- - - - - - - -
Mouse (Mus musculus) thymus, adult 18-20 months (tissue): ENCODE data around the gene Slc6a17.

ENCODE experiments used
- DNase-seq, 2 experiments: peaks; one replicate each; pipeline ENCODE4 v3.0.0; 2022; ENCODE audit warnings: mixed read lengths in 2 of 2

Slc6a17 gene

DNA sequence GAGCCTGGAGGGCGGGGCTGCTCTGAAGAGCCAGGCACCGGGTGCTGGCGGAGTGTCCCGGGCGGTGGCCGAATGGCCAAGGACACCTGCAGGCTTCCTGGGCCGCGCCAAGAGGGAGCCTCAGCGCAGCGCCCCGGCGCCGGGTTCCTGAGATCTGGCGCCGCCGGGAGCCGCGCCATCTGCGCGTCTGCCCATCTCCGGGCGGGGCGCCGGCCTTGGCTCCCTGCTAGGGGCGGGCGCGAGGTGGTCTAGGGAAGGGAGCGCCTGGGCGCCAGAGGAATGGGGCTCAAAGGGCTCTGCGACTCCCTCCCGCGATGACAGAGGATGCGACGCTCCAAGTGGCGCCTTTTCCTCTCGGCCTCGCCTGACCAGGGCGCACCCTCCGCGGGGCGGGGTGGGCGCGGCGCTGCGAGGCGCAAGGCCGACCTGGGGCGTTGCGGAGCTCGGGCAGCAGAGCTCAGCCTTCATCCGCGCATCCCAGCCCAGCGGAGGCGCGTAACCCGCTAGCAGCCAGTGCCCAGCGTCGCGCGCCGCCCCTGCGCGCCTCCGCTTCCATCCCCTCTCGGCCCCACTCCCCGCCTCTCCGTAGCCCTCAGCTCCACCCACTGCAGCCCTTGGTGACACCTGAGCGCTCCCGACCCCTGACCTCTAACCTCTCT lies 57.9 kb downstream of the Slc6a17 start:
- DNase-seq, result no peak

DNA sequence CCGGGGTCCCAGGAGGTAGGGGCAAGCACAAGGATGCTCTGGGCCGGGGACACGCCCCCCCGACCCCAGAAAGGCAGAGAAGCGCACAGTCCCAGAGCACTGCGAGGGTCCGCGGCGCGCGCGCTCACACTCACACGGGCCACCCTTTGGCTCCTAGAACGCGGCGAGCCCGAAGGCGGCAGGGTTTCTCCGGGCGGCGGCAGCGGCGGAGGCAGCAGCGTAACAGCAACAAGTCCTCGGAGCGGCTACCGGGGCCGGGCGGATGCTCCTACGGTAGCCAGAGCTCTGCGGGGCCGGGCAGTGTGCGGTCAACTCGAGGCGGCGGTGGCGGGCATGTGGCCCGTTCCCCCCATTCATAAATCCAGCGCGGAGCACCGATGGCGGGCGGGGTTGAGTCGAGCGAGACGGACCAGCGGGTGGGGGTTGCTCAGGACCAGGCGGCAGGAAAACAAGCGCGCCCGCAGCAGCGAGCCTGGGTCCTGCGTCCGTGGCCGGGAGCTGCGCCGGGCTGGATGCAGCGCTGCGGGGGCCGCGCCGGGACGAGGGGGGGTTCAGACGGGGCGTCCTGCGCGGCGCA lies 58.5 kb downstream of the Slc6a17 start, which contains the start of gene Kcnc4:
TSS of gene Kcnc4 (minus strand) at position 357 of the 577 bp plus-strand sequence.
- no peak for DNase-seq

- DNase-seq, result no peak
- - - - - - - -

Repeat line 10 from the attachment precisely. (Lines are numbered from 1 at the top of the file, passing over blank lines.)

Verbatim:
- DNase-seq, result no peak